Some days you're the windshield.
And some days you're the bug.
Today, I felt like the bug.
Oh, I've had worse days. It's just that today wasn't all that great. Smirk called as I was heading into work to warn me that one of our servers was dead. The one that wasn't backed up because we kept meaning to move sites off that server because we knew it would fail at some point in time (but we got it working later in the day and backed up).
P was still recoving from having done an upgrade on another server; he
broke the cardinal rule: “if it ain't broke—don't fix it!” Although all
he was trying to do was upgrade to PHP 5 but well,
control panel didn't like that one bit—at least, on that version
of the control panel on that version of the operating system.
Which meant I couldn't turn the server that overheated a little over a week ago back on (I kept it off until I was sure the A/C wouldn't fail), since I needed the crash cart, and P was too busy using that to recover from the upgrade.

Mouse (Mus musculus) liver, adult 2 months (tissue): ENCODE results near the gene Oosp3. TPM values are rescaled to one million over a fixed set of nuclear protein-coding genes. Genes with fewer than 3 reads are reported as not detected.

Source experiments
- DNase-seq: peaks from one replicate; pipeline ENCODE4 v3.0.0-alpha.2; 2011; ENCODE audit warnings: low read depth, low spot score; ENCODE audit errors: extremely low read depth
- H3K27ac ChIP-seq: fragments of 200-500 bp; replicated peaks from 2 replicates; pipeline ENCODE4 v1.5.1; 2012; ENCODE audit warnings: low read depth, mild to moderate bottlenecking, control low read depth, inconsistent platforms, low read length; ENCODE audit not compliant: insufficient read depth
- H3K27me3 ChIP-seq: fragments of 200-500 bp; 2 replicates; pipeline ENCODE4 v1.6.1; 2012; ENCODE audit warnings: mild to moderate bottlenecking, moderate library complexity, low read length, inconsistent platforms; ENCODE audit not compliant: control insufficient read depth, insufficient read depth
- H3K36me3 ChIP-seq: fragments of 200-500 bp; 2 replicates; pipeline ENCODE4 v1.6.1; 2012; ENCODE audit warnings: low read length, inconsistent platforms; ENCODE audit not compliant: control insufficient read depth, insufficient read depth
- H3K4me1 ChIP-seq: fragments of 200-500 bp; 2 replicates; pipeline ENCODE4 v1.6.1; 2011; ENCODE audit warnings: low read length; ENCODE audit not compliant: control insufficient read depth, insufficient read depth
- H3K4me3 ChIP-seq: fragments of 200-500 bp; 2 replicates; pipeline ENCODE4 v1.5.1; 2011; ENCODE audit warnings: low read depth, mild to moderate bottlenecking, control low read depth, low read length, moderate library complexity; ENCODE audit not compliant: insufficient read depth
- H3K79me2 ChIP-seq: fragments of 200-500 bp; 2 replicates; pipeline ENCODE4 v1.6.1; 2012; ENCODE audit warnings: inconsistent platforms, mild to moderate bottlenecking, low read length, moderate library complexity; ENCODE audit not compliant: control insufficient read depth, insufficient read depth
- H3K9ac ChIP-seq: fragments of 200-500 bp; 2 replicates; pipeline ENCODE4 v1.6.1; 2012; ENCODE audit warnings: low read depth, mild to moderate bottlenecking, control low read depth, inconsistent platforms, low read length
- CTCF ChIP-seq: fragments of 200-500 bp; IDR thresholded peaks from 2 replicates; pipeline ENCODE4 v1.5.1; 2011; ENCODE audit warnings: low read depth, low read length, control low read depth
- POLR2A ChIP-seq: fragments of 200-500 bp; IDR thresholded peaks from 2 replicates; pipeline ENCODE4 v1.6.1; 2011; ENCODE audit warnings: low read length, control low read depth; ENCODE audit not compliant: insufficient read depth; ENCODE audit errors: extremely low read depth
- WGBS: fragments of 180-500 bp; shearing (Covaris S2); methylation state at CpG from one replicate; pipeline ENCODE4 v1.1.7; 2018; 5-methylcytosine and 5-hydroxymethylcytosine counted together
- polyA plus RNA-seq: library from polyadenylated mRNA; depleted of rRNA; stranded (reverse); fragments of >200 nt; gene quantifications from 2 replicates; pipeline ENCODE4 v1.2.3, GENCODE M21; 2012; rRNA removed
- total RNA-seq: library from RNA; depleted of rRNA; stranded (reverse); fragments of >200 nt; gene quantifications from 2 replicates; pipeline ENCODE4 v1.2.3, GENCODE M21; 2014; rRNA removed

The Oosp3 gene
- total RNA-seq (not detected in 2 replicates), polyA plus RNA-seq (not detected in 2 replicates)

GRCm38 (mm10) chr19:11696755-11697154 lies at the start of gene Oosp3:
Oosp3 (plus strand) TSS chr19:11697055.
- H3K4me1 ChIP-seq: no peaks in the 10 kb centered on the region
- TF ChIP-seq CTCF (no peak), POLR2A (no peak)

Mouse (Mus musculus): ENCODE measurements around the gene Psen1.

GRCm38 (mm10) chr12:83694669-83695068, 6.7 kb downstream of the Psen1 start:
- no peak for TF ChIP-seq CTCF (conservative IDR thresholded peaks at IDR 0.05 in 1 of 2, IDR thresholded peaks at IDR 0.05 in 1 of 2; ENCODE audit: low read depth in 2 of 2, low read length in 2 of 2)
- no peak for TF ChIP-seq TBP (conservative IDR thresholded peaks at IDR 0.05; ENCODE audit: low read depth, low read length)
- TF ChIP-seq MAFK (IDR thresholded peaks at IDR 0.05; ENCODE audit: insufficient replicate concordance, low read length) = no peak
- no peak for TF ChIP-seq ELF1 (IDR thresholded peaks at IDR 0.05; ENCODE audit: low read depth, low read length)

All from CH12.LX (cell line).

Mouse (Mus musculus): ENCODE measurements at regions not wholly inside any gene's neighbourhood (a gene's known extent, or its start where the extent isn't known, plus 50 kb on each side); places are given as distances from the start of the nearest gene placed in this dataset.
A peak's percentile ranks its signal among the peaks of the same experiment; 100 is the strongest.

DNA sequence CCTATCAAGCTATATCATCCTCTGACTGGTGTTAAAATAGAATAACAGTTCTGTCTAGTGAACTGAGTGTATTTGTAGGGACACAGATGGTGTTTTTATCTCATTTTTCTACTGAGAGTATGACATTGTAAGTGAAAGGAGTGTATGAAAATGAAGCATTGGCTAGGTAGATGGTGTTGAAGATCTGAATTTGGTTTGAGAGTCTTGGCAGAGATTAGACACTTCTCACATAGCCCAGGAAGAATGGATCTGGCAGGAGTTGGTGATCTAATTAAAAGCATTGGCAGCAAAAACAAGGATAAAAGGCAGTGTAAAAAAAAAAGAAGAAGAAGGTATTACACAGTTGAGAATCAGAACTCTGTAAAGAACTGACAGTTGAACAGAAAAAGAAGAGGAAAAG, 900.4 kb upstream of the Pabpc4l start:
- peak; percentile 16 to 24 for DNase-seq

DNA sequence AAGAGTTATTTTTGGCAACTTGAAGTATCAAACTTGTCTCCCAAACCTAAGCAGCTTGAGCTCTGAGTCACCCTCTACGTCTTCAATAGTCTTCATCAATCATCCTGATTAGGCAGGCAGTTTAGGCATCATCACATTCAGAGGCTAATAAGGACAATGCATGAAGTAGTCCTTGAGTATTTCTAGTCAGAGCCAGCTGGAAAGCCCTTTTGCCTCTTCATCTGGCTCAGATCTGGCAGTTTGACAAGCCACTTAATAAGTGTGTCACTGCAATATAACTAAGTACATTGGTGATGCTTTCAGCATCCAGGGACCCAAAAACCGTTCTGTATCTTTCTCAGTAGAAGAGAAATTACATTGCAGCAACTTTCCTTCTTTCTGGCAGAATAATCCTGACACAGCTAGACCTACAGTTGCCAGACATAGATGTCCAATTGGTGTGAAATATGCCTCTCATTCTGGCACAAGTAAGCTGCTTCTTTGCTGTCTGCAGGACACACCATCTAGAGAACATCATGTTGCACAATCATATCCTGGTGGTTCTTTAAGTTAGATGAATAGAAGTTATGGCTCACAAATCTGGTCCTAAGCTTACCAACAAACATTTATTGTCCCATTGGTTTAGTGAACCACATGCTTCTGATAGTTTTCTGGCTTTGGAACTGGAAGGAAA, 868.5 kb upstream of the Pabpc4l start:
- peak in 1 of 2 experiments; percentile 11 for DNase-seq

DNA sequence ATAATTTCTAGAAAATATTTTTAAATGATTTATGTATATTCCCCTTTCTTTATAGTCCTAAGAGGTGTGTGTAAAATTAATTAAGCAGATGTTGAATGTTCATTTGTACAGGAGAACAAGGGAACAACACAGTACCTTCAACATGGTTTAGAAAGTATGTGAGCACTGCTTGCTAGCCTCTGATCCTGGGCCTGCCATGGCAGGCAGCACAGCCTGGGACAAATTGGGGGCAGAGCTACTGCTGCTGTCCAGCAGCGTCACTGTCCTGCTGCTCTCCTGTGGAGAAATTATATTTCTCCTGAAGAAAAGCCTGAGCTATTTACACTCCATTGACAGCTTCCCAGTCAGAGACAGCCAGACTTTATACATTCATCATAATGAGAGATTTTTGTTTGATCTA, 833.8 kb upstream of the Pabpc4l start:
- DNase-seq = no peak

R (I manage a few servers for him) called a few times about the lack of email. His ISP is The Monopolistic Phone Company, and they will, at the drop of a hat, refuse to accept email from the outside, and since his email address is through his domain, hosted on his server, all this lovely spam gets directed through his server towards The Monopolistic Phone Company, which doesn't like that very much (this has only happened about a bazillion times this month alone).
Then there was the new customer circuit. It sounded promising at first—they have a Cisco router and don't need us to manage it. And it's an ethernet connection (they're in the same building, just down the hall) so it's nothing terribly complicated—I have them some IP addresses (earlier this week) and truthfully, wasn't expecting much problem.
Only they weren't as clueful as I expected—it's Ethernet, not a T-1, connection. Which necessitated a rethink on the IP routing (I have them two small blocks thinking they'd be routing through their Cisco, but since they couldn't use it, they wanted a single larger block), and all this at around 5:30 pm (of course!).
The whole day at the office was like this—small problems that just wouldn't go away.
Smirk calls such days “Day 10,” as in “they only happen every ten days or so.”
I hate Day 10.